Growing up, did you spend your summers with your Italian grandmother, eating cherries off the vine from her small garden and snacking on homemade bread dipped in olive oil?
No? Me neither. In fact, in our very small family I barely had a chance to get to know my grandparents. I feel like I kind of missed out on all of the old-world traditions that get passed down from that generation, especially when it comes to foods.
I don’t want this to get confusing with the downline, but my father-in-law married an Italian woman who grew up with her mother in Italy. While I didn’t get to spend time with my own grandparents like that, I’m now married into a family who has a little old grandmother who spent her summers growing tomatoes and making homemade bread.
But.. since I’m not her kin she doesn’t share with me her secret family recipes. Womp.
So I get to taste the amazing creations that they cook and I have so. much. fun. creating our own versions of Italian, but if I want the bona fide Old World style experience, I have to pay for it.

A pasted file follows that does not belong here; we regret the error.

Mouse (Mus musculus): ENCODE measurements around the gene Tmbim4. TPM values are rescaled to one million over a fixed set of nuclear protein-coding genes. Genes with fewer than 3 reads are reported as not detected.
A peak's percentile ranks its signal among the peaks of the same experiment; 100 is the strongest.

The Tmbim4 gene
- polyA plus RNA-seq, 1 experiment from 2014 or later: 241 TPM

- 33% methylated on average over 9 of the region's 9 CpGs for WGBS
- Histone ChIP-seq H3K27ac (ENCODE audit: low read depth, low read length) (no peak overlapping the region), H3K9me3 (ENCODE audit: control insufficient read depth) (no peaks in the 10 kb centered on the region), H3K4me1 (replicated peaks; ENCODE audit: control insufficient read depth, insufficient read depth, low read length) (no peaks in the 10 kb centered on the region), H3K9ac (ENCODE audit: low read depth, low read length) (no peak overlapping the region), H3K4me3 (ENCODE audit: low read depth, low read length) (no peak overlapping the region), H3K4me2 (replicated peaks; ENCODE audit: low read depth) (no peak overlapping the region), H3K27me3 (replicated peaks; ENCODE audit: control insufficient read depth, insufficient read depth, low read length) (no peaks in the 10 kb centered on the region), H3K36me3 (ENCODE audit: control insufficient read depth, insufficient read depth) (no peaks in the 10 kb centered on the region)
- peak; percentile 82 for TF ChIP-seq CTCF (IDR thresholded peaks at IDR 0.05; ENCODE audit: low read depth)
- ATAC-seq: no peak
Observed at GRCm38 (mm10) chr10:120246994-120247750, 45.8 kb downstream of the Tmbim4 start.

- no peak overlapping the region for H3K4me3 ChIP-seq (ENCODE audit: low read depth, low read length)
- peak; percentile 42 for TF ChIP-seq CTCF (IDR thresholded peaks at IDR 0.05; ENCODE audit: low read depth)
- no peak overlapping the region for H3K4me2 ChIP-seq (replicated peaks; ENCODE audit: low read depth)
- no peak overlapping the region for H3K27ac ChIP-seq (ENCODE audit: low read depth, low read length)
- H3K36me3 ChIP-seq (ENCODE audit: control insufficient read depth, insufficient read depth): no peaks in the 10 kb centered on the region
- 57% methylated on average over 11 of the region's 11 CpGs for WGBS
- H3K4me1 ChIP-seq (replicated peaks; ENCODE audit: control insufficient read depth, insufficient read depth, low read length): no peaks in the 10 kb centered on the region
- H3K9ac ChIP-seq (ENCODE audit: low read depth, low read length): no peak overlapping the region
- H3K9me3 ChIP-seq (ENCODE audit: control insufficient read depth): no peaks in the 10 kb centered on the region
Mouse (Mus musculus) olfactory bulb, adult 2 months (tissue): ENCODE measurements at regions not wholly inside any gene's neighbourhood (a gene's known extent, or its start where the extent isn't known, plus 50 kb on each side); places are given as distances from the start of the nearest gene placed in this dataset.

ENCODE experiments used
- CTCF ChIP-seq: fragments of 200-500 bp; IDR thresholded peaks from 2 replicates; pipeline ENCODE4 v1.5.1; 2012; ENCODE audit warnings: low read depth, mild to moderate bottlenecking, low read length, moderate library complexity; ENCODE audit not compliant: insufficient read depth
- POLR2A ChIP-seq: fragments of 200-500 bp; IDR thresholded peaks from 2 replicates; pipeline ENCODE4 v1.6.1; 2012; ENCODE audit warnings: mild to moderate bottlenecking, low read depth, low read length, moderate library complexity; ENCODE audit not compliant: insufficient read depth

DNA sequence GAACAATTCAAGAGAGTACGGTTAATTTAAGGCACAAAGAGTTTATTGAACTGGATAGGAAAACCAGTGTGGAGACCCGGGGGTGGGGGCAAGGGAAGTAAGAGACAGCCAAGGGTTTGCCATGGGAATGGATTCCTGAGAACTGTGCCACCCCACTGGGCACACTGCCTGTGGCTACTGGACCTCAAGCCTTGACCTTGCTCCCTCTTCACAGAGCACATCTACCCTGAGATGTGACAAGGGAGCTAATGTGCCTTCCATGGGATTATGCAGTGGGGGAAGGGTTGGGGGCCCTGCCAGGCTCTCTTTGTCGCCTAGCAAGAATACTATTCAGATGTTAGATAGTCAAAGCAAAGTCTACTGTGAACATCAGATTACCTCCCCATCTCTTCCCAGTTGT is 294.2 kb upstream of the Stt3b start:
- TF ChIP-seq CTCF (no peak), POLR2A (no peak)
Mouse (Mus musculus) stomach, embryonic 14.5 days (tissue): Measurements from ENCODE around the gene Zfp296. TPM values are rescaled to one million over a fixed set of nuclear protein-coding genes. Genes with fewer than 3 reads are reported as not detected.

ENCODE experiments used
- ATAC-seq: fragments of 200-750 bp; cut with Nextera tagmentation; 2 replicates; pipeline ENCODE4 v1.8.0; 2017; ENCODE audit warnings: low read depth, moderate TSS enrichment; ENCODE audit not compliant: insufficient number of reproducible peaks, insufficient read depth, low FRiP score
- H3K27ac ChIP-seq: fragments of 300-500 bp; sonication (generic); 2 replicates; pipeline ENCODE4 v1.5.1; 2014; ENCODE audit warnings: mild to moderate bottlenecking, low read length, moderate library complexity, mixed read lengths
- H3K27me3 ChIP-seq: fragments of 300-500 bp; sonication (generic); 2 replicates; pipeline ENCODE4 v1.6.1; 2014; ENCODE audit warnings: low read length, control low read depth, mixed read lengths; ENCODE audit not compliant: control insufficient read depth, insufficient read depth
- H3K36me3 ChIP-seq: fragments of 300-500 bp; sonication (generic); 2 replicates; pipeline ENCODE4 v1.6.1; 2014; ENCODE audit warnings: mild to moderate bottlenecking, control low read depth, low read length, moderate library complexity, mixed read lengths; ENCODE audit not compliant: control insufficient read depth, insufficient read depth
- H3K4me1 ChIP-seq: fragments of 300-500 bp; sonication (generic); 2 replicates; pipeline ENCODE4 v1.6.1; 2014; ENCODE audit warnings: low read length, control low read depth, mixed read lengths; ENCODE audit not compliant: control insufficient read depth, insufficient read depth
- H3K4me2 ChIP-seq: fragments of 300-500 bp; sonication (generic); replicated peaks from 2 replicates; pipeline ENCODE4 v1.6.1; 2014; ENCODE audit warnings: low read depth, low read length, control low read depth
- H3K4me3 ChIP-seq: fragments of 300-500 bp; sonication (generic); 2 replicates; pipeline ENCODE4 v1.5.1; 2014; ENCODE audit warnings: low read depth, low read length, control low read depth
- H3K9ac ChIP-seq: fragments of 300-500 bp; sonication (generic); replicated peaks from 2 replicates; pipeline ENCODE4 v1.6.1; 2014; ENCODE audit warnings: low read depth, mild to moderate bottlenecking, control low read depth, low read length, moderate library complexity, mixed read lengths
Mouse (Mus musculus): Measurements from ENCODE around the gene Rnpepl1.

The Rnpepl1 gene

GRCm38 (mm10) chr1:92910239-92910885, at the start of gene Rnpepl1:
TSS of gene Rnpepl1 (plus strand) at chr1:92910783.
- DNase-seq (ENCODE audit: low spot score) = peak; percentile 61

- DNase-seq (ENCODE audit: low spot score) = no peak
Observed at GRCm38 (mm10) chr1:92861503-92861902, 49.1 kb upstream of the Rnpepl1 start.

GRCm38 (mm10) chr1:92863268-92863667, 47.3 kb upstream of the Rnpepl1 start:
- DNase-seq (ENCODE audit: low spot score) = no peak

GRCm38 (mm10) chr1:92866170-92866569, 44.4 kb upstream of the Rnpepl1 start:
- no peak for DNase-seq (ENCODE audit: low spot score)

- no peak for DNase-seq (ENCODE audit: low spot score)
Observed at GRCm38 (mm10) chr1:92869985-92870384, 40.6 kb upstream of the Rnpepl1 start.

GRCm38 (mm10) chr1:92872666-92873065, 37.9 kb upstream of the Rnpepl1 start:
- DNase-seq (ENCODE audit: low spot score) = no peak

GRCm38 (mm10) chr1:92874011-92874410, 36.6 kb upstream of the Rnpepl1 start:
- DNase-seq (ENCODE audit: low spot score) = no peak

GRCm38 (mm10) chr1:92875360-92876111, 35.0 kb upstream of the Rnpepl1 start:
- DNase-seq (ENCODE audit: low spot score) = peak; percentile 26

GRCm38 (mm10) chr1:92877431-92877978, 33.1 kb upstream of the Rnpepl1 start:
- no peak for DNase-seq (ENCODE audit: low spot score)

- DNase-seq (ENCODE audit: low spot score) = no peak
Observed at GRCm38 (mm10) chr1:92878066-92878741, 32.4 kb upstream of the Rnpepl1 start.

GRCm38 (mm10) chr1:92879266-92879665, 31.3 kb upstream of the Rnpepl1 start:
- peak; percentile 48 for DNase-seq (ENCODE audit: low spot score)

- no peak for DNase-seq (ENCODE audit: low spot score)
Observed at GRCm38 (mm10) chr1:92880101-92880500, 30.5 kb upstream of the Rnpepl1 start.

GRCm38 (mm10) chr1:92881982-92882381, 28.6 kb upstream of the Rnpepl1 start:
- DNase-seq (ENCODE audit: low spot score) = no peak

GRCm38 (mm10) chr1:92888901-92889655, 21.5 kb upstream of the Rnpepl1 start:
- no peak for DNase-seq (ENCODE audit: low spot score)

If you’re not familiar with the Ragu story, it all began in 1914, when Assunta Cantisano came to America from Naples, Italy, with little more than a delicious family recipe to her name. Assunta stayed true to her upbringing and literally put down roots—planting her own backyard garden that would ultimately put her Italian family’s beloved sauce recipe on the map.
By the ‘50s and ‘60s, Ragú had become a staple in many American kitchens. Today, Assunta’s commitment to quality in every jar of Ragu is a time-honored tradition. For the past 35 years, Ragu has been made with 100% vine-ripened, California tomatoes grown and picked from family farms and then carefully cooked to perfection.
I love cooking with fresh ingredients, with greens from the garden and always lots of garlic and onion. This recipe uses Swiss Chard (delicious. nutritious. colorful!) and fresh garlic and onions mixed into creamy ricotta cheese. I wanted to keep this dish light and fun so I sautéed jumbo shrimp in butter and broiled a little Mozzarella on top.
Do you have any cooking traditions that are passed down in your family? Leave a message and share them with me!